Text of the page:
“Establish the garden on a light slope to provide drainage, especially during rainy season,” Adang suggests. “If the area is flat, dig drainage channels or ditches around the planting site. The garden site must also receive sunshine throughout the day as growing plants need sunshine to manufacture food.”
In addition, the garden site should be located near water sources. “Water is very important particularly during the dry season,” Adang adds. “During rainy season, however, canals must be built to drain the water out from the garden plots.”
The garden is divided equally into three sections, with half of each section held in reserve for replanting. One section is planted with short-term vegetables that will be ready for use in two to four months such as soybeans, tomatoes, pechay, cowpeas, string beans, radish, and sweet corn.
The second section is for crops which can produce vegetables for six to nine months such as ampalaya, okra, onions, garlic, eggplant, winged beans, golden squash, alugbati, and ginger. Vegetables that will produce for 11 to 12 months are grown on the third section like patani, kulitis, sayote, kangkong, sweet potato, gabi, and kadios.
Aside from vegetables, you can also have a supply of fresh fruits. Along the boundary of the garden, Adang suggests planting of permanent and semi-permanent crops. Among these are malunggay, papaya, pineapple, calamansi, and guava.
For fencing purposes, nitrogen-fixing species like Flemingia macrophylla, Desmodium rensonii, Gliricidia sepium (kakawate), and Indigofera anil are planted; these can also be used as sources of fertilizer as green manure.
FAITH garden has what other vegetable gardens don’t have: basket composts. It is a series of raised garden beds set with bamboo baskets, about one foot in diameter and depth. The baskets are filled with little animal manure and some decomposed organic garbage and packed with leaves of leguminous trees and shrubs. If basket composts are too laborious to do, you can also make trench composts.
If animal manure is not available, the leaves of leguminous trees and shrubs that are planted as fence may do the trick. These are stuffed into the basket or trench composts to provide nitrogen and other nutrients needed by growing crops. “You can immediately use the composts without waiting for the usual three- to four-month period as is necessary in the old method of composting,” Adang says.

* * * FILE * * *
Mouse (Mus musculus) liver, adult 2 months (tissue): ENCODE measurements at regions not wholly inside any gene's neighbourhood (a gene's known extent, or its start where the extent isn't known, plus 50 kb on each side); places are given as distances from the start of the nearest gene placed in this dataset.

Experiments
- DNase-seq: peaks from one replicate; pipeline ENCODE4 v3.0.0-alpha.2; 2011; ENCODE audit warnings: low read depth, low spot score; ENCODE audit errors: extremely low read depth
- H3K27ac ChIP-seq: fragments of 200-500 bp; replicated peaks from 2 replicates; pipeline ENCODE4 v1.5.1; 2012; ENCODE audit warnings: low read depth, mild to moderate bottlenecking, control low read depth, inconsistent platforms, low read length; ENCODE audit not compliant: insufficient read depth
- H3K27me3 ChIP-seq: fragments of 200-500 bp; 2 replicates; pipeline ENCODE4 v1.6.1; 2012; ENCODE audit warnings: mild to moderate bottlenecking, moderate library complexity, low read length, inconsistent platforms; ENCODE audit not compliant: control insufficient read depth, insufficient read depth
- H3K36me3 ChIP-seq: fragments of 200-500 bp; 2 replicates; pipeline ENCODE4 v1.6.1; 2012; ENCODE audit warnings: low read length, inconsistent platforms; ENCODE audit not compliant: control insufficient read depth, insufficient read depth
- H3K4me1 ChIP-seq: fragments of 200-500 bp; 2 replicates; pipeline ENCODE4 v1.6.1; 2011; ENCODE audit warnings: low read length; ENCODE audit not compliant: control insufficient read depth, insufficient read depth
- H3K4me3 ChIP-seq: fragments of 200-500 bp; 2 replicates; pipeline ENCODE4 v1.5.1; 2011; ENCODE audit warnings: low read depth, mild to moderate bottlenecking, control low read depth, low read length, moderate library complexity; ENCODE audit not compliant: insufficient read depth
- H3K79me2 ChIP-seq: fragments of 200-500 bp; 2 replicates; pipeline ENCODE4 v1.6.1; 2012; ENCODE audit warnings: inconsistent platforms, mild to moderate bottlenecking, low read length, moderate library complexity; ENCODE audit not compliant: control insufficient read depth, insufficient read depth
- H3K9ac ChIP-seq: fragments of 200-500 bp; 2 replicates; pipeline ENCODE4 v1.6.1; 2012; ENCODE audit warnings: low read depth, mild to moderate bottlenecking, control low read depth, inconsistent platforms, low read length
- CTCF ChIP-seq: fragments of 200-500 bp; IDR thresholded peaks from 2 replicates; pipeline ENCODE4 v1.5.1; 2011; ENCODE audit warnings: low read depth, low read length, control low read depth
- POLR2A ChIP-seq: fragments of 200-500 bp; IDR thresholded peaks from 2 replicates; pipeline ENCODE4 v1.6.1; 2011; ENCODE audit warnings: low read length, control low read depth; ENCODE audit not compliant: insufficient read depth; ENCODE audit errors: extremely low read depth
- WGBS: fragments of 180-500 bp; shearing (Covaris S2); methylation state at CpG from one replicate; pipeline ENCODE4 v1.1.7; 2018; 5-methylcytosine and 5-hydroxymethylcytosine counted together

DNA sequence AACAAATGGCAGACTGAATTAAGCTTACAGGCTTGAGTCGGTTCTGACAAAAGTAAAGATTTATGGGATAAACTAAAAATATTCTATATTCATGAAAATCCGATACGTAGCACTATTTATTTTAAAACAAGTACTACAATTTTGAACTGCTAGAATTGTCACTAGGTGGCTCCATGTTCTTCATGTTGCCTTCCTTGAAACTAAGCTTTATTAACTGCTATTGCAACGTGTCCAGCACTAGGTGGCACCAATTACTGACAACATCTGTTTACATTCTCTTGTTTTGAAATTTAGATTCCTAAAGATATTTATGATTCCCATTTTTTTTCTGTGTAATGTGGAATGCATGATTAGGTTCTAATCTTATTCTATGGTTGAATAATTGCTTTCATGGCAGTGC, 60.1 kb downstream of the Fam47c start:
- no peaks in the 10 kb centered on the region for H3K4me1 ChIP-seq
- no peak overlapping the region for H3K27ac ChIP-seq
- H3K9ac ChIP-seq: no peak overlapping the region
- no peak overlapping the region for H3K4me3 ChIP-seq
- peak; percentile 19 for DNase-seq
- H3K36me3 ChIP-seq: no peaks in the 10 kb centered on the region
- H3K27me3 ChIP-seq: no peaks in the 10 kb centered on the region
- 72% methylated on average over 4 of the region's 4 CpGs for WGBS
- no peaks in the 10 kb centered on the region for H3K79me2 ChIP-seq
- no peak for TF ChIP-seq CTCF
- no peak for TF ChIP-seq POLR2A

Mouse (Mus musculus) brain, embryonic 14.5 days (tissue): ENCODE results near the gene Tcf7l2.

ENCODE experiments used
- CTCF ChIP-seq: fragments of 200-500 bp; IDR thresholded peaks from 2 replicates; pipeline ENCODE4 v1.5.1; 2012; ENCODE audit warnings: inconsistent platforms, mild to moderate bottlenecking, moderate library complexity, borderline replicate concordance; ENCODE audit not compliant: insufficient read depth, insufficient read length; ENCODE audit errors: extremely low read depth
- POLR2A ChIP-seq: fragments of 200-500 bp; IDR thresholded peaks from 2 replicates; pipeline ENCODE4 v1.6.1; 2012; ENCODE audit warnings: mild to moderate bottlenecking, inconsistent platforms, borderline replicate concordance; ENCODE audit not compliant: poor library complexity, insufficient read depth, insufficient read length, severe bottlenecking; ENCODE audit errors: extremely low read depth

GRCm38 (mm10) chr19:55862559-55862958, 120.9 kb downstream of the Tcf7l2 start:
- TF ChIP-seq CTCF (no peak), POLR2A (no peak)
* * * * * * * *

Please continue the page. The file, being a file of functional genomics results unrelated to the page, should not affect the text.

However, the time to plant seeds or seedlings around the basket or trench composts depends on the state of decomposition of materials inside the compost. “If the materials at the bottom part are nearly decomposed, seeds and/or seedlings can be planted right away,” Adang says. “But if most of the materials are still fresh, planting may be done two to three weeks later.”
Like most gardening, good management is necessary. The reserved areas should be planted in time so that there would be continuous supply of vegetables throughout the year. Since sweet potato, alugbati, and kangkong are crawling plants, these should be planted in separate beds one meter wide and 6 meters long with a distance of 50 centimeters between beds. The plants should be set 20 centimeters apart.
For patani and winged beans, two to three seeds per hill are planted around the composts. These two legumes are the main providers of proteins. Other plants which are good sources of protein are soybeans and string beans.
Some crawling vegetables like cucumber, ampalaya, and patola (should be provided with trellis; otherwise the vines will become a problem later on.
In Silang, Cavite, the International Institute of Rural Reconstruction (IIRR) has also come-up with bio-intensive gardening (BIG). Bio-intensive is an umbrella term used to describe several methods of growing vegetables in a small space.
“The BIG intensive approach to small-scale household level food production differs considerably from the conventional gardening systems because of its stress on deep bed preparation, nutrient recycling, building up of the soil’s biological base, diversified cropping, use of indigenous cultivars or locally adapted varieties and its emphasis on a balanced and integrated ecosystem,” explains Julian F. Gonsalves, who promoted the scheme in the 1980s yet.
When BIG was introduced in Negros Occidental in 1986, the rate of malnutrition dropped from 40% to 25% two years later.
Like FAITH, BIG requires a small lot – 200 to 500 square feet. “A variety of vegetables and crops can be grown in a surprisingly small area, allowing for year-round harvests,” Gonsalves says.
Meanwhile, the number of hungry people living in cities is growing at alarming rate, according to a recent report released by the UN Food and Agriculture. While malnutrition in rural areas is still a big problem in terms of actual numbers of people – of the 852 million people worldwide who are undernourished, 75% live in rural areas – urban residents, particularly children, also suffer from food shortages as well as micronutrient deficiencies.
With COVID-19 still rampaging around the world, it is high time for urban residents to grow their own vegetables.